Pennsylvania Supreme Court adopted amendments to Pennsylvania’s Rules of Civil Procedure regarding venue in medical professional liability cases. Medical malpractice defense attorneys fear the change could result in venue shopping.
Brief History of Venue in Medical Liability in Pennsylvania
Prior to 2002, the Pennsylvania Supreme Court’s Rules of Civil Procedure provided, in pertinent part, that an action against an individual may be brought in the county (1) where the individual may be served; (2) where the cause of action arose; or (3) where a transaction or occurrence took place out of which the cause of action arose. In cases brought against corporations, claimants had even more venue options. The conditions at this time were particularly precarious for medical professionals. Medical professionals saw plaintiffs engage in venue shopping for more favorable juries and awards, which resulted in increased insurance rates.
In response to the challenges the state’s medical professionals faced, the Pennsylvania legislature investigated reform measures. This included changes to venue rules for medical professional liability actions. The result was the 2002 Medical Care Availability Reduction of Error Act (MCARE Act). The Act established a commission to study the issue of venue. The commission decided that venue for medical professional liability claims should be limited to filings in the county in which the cause of action arose. The commission’s recommendation went into law in 2002. In 2003, the Pennsylvania Supreme Court entered an order amending its rules
However, in 2018, the Pennsylvania Supreme Court published a proposed amendment to the 2002 venue rule. The court explained that the 2002 venue rule for medical professional liability actions unfairly privileged a particular class of defendants. This resulted in a significant decrease in medical malpractice claims.
The Groundwork That Led to the Change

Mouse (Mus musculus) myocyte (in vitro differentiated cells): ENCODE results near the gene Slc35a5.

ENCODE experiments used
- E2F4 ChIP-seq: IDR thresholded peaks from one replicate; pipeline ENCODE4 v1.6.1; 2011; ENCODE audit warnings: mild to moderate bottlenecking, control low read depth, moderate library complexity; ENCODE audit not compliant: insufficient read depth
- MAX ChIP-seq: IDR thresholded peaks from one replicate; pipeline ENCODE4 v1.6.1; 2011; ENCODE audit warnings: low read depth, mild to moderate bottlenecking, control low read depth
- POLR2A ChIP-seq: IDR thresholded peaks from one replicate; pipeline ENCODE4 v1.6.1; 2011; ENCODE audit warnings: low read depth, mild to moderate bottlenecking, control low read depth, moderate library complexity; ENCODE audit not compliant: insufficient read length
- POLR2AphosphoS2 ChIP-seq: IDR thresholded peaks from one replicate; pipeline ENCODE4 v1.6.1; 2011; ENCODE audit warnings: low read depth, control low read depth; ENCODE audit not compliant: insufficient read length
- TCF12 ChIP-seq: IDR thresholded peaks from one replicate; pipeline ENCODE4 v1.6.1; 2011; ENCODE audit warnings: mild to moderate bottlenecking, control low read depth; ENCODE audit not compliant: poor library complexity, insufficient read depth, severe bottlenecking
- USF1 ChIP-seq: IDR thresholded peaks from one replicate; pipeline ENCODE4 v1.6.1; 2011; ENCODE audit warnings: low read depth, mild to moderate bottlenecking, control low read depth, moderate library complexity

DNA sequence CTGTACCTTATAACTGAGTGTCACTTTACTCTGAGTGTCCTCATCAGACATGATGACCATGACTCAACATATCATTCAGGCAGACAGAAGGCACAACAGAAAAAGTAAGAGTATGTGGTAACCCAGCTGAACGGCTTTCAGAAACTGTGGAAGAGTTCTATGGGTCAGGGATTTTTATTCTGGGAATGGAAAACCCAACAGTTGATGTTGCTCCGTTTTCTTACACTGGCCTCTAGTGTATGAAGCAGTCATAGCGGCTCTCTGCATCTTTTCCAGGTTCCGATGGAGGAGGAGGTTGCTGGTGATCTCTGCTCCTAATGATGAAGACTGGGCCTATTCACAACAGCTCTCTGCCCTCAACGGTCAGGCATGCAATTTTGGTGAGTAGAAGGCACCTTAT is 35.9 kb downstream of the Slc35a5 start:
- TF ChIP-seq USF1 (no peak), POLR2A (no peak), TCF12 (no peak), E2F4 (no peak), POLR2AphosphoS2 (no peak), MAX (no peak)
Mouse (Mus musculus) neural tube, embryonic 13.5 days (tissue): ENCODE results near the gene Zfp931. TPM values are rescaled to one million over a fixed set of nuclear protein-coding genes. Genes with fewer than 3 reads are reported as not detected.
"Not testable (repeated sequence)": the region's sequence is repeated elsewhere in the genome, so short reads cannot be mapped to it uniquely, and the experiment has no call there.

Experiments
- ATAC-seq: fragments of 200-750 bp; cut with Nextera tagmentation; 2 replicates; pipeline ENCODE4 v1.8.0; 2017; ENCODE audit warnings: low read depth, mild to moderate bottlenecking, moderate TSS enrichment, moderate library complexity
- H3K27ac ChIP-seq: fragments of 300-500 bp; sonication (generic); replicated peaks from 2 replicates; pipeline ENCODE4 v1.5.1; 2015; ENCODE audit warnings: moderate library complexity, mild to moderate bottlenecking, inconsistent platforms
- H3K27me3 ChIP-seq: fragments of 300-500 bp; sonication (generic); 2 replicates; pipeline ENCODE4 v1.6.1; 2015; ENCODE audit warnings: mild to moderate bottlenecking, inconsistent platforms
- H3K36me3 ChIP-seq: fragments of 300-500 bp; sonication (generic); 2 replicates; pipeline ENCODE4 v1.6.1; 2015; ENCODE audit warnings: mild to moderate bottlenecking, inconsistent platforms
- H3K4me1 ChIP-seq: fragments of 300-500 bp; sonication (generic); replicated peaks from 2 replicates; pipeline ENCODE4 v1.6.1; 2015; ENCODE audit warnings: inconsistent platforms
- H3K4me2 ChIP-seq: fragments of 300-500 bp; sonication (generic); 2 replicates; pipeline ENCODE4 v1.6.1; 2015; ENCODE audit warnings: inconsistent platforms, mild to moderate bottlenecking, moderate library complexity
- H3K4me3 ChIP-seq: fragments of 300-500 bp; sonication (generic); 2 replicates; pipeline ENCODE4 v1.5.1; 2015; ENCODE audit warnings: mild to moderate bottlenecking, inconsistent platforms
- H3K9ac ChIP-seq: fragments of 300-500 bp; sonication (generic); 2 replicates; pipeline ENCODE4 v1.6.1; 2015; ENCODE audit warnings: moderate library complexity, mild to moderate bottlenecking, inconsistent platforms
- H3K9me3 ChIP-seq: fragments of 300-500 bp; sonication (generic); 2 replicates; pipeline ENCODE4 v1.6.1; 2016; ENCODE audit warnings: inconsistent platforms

Based on the court’s proposal, the Legislative Budget and Finance Committee studied the impact of the venue on malpractice actions. The study was largely inconclusive. However, the committee noted that patients involved in medical malpractice claims endured substantial injuries that lessened their quality of life. The committee also noted that the patients often required permanent medical care and assistance in activities of daily living. Ultimately, the committee concluded that there was no justification for the continued disparate treatment of victims of medical malpractice as it pertains to the venue.
Prior to the committee’s study, trial lawyers had long argued that limiting plaintiffs when it comes to the venue provided an unfair advantage to medical professionals for several reasons. Trial lawyers and claimants contend that juries in conservative and rural counties can be less friendly to malpractice claimants. Additionally, in smaller counties, medical professionals are often well-known and viewed more sympathetically. As a result, these juries award lower amounts to plaintiffs.
Amended Venue Rule and Potential Impact
On August 25, 2022, based upon the committee’s study and conclusions, the Supreme Court of Pennsylvania overruled a two-decade-old ruling. The court then adopted amendments to the Pennsylvania Rules of Civil Procedure governing venue in medical professional liability actions. The amendment returns the rules regarding the venue to its pre-2002 status. The new rule governing venue in actions for medical professional liability takes effect on January 1, 2023. The new rule provides that a medical malpractice claim brought against a health care provider is subject to the same rules as other types of civil litigation.
This ruling will likely have significant impacts on medical professional liability claims. For example, now that a claimant has more flexibility in choosing where to bring an action, medical malpractice attorneys and healthcare professionals are concerned that claimants will venue shop. Venue shopping will enable claimants to bring actions in cities where the jury pool may be more sympathetic to patients and award higher payouts. The potential increase in the number of actions and awards may lead to skyrocketing insurance premiums, as was seen pre-2002. Conversely, plaintiffs’ attorneys believe the change is necessary to create a fairer system for patients.